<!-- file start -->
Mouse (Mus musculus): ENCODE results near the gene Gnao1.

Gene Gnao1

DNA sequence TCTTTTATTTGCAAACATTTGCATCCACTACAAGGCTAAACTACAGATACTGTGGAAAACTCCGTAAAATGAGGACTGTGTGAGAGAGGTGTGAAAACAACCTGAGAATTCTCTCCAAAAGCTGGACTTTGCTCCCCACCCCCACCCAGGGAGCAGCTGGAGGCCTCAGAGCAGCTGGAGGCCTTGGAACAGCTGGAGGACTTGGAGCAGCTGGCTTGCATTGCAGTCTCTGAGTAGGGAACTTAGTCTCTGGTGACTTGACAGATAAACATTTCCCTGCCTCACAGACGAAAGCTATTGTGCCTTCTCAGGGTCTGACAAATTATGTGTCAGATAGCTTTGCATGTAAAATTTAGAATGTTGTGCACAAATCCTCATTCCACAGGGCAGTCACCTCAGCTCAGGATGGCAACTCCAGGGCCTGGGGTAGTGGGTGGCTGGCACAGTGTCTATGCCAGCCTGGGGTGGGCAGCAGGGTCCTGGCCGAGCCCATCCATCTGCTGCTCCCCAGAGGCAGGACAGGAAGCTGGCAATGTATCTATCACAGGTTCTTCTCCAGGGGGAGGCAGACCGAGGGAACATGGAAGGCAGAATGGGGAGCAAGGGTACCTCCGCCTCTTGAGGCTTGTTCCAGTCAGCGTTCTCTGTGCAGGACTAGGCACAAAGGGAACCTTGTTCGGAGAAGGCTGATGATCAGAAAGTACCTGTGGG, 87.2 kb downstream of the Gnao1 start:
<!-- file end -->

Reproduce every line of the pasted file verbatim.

Mouse (Mus musculus): ENCODE results near the gene Gnao1.

Gene Gnao1

DNA sequence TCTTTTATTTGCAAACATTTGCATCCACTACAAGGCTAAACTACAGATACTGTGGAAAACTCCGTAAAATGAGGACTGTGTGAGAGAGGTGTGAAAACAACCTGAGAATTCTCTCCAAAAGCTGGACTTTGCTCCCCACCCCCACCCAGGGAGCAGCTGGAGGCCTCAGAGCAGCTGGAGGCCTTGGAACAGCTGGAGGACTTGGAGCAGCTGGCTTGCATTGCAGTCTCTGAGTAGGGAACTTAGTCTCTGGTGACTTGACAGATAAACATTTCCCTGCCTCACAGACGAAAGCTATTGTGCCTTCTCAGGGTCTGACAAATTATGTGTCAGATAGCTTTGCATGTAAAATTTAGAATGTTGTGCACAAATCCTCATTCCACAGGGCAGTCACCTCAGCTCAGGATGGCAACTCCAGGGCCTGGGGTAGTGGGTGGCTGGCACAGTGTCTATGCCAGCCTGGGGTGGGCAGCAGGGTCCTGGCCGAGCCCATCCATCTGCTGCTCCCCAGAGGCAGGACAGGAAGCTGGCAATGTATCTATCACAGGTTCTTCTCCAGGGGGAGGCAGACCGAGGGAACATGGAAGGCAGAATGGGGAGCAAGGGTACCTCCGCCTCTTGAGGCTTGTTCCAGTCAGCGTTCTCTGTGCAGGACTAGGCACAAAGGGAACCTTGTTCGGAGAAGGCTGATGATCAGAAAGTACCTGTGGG, 87.2 kb downstream of the Gnao1 start: